Our Woundings Make Us Whole
By Z Zoccolante
We all interpret the world through the different lenses of our own experience. We each have different woundings, usually beginning in our childhood. From there, we spend our lives guarding and protecting these fragile parts of ourselves.
There are some wounds that are formed later on. For example, a situation where someone’s been cheated on or physically or sexually attacked, ingrains in us the truth of that isolated moment – Men, or women, are not trustworthy. The world is not a safe place. People will hurt us.
The sad thing about these situations is that they don’t represent the entire fabric of the world, just our little world at the one point in time. Yet the messages we interpret from these events (large or small) shape the way we live and move in the world, and within our every interaction with others.
Recently, at a friend’s birthday party, she said something remarkable. As she stood in her living room and made small speech thanking everyone for being there, she went around the room and stated one thing that she appreciated about each of us. She concluded by saying that even though there are many horrible things happening everyday in the world, she feels so fortunate that in her world she feels surrounded by the good and inspired by all of us.
It reminded me that the world can be a different place from “our world.” In our world, we get to choose how we interpret the messages of our life situations. For example, if someone doesn’t communicate with us or respond to us reaching out in a way that feels secure, we can often turn this around against ourselves. We may think that we aren’t worthy, that there’s something wrong with us, and we pick apart all our flaws and do laps in our insecurities.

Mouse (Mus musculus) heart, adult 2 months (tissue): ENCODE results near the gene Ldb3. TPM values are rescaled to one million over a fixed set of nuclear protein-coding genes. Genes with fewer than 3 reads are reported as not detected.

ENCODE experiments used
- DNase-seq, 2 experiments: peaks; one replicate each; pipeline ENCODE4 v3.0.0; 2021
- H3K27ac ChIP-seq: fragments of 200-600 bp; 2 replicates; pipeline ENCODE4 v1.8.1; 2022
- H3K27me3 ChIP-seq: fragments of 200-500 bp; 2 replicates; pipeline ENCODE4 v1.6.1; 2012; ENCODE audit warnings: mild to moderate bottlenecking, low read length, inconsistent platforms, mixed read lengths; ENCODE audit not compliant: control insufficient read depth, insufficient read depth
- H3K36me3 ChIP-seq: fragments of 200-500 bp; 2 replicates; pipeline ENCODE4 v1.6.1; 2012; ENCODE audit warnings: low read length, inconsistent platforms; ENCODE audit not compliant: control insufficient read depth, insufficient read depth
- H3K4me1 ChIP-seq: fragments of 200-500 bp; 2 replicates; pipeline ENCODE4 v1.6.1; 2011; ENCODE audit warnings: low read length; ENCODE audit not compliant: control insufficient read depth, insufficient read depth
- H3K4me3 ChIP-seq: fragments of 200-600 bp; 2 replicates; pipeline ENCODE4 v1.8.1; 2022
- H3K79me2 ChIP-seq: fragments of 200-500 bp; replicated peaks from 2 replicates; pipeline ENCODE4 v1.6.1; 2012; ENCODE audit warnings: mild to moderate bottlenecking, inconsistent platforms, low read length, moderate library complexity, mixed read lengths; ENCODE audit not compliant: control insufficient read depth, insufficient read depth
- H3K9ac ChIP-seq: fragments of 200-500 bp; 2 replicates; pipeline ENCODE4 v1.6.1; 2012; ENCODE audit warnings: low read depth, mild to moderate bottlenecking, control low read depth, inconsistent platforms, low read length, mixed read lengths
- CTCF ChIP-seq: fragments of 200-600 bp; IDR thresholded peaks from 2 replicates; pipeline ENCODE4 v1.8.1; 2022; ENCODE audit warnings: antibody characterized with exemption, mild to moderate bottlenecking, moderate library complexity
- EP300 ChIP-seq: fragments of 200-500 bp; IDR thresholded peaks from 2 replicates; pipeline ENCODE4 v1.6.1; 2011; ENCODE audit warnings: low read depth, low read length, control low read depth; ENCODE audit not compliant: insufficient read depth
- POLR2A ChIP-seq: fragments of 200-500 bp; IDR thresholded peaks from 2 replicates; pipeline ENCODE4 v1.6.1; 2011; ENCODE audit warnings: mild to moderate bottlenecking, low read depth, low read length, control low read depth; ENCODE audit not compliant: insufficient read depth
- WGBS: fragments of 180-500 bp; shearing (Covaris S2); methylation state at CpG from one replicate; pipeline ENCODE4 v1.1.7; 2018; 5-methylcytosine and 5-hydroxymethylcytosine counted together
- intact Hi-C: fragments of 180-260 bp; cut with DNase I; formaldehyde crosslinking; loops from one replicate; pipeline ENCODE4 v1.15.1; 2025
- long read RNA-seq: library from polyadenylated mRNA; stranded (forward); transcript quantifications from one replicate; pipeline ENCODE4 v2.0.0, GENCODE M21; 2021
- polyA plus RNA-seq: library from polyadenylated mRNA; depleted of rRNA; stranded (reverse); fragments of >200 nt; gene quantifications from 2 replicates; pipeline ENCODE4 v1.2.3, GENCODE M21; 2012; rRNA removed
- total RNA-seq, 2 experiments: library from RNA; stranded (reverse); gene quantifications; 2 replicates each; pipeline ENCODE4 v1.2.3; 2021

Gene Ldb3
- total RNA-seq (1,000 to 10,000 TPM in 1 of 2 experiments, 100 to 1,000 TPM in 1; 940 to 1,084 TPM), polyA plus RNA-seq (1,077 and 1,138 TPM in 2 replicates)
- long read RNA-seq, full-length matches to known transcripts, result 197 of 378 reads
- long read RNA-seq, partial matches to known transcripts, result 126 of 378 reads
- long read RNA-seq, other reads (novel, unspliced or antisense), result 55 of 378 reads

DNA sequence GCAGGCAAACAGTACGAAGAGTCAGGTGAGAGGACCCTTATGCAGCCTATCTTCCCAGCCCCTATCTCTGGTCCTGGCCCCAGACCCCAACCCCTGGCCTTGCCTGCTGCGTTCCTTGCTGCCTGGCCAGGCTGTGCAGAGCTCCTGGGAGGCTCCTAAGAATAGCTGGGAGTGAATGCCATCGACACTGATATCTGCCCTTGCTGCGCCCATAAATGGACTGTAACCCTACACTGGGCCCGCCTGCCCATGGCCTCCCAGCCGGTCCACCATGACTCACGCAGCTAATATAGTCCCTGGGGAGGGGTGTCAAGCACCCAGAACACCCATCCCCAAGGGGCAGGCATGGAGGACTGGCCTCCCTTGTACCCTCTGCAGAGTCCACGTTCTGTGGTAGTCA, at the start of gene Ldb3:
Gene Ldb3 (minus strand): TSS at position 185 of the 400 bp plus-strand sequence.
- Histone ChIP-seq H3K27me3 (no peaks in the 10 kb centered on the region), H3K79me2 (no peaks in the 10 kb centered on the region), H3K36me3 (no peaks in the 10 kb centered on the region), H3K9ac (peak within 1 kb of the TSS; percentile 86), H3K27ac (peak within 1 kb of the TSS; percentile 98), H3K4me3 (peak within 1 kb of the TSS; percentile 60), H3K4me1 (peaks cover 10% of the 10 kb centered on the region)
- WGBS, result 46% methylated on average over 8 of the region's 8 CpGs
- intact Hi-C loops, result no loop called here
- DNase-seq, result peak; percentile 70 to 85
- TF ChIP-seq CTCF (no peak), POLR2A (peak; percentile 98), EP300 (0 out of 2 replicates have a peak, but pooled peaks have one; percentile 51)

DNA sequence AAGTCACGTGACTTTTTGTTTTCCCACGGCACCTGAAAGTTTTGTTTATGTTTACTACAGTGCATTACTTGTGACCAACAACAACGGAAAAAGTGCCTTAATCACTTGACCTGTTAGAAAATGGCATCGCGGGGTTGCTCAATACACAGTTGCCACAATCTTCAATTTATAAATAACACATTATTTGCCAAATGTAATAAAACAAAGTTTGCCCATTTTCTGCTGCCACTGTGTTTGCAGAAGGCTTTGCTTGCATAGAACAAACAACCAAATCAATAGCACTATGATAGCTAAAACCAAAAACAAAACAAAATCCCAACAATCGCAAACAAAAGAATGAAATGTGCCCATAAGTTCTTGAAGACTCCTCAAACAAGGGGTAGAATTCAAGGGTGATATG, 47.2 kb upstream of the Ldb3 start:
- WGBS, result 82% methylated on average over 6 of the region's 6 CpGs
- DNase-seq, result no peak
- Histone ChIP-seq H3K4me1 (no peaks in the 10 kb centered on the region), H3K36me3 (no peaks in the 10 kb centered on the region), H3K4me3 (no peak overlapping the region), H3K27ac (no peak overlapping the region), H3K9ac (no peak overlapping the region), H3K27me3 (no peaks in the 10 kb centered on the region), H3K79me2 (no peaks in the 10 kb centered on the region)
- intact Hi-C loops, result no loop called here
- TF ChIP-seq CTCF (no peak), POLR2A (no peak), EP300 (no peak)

The reality is that EVERYTHING that happens is only weighted by the meaning that we attach to it.
In conversation with a few friends, one of them drew us a diagram. On the piece of paper were concentric circles, like ripples on a lake spreading out across the page.
In the center circle was the word essence, where our true, wonderful essence is free.
Each circle outwards spread out like this:
- Lower Self
My friend broke down the diagram for us. In the center was our essence, our true free self.
Then a wound happens. My friend used the example of when they were eight years old and they were energetically open, like kids are, and so excited about asking their dad to play catch with them. The dad brushed them aside because he was working in the garage, and in that moment my friend decided that she hated her father.
Then the lower self seeps in. The lower self can look like, “I hate them. I want them to suffer/feel pain. They deserve it. Fuck them, etc.”
We have a bazillion defenses each specific to what makes us grasp for power again. Some people give the silent treatment. Some use humor. Some scream and yell. Some are passive aggressive.
Then over all this is the mask, where we pretend as though things are ok and we’re not deeply hurt by the fact that our wound is bleeding sadness, isolation, hurt, or pain, etc.
My friend says that when we’re in our lower selves, there can be joy in that, even if we’re feeling badly for giving someone the silent treatment or ripping them a new one because we felt attacked, outed, embarrassed, or shamed.
My friend says that when we’re our lower selves, we can think, “Yay. We’re closer to essence.”
The key to utilizing this diagram in our personal lives is to realize that nothing is happening to us. We are the ones interpreting the messages in a way that serves us or causes us to suffer.
In the simple example of someone not communicating with us, we might interpret through our life filters and feel rejected or ignored. We may feel as though we’re in a limbo place of unknowing, where we don’t know where to stand or feel ungrounded. Resentment may begin to develop. But these are nothing more than the meaning that we have assigned to it. None of it may be true when we step back.
The solution to our predicaments is to take a deep look at what our wound is in the situation we’re facing.
What is the wound? And how can we sit with that part of us and give it what it needs.
Even if we get our needs met from another, they’re only temporary fixes and then we’re left with our wound again. The only lasting solution is to be able to sit with those parts of ourselves, in honesty and love, and learn how to fill ourselves up from the inside out.
If we can do this, then we arrive already filled. Then anything that meets us is icing on the cake. Anything that meets us is pure pleasure.
Our wounding can be an opportunity to make us whole. The choice is ours.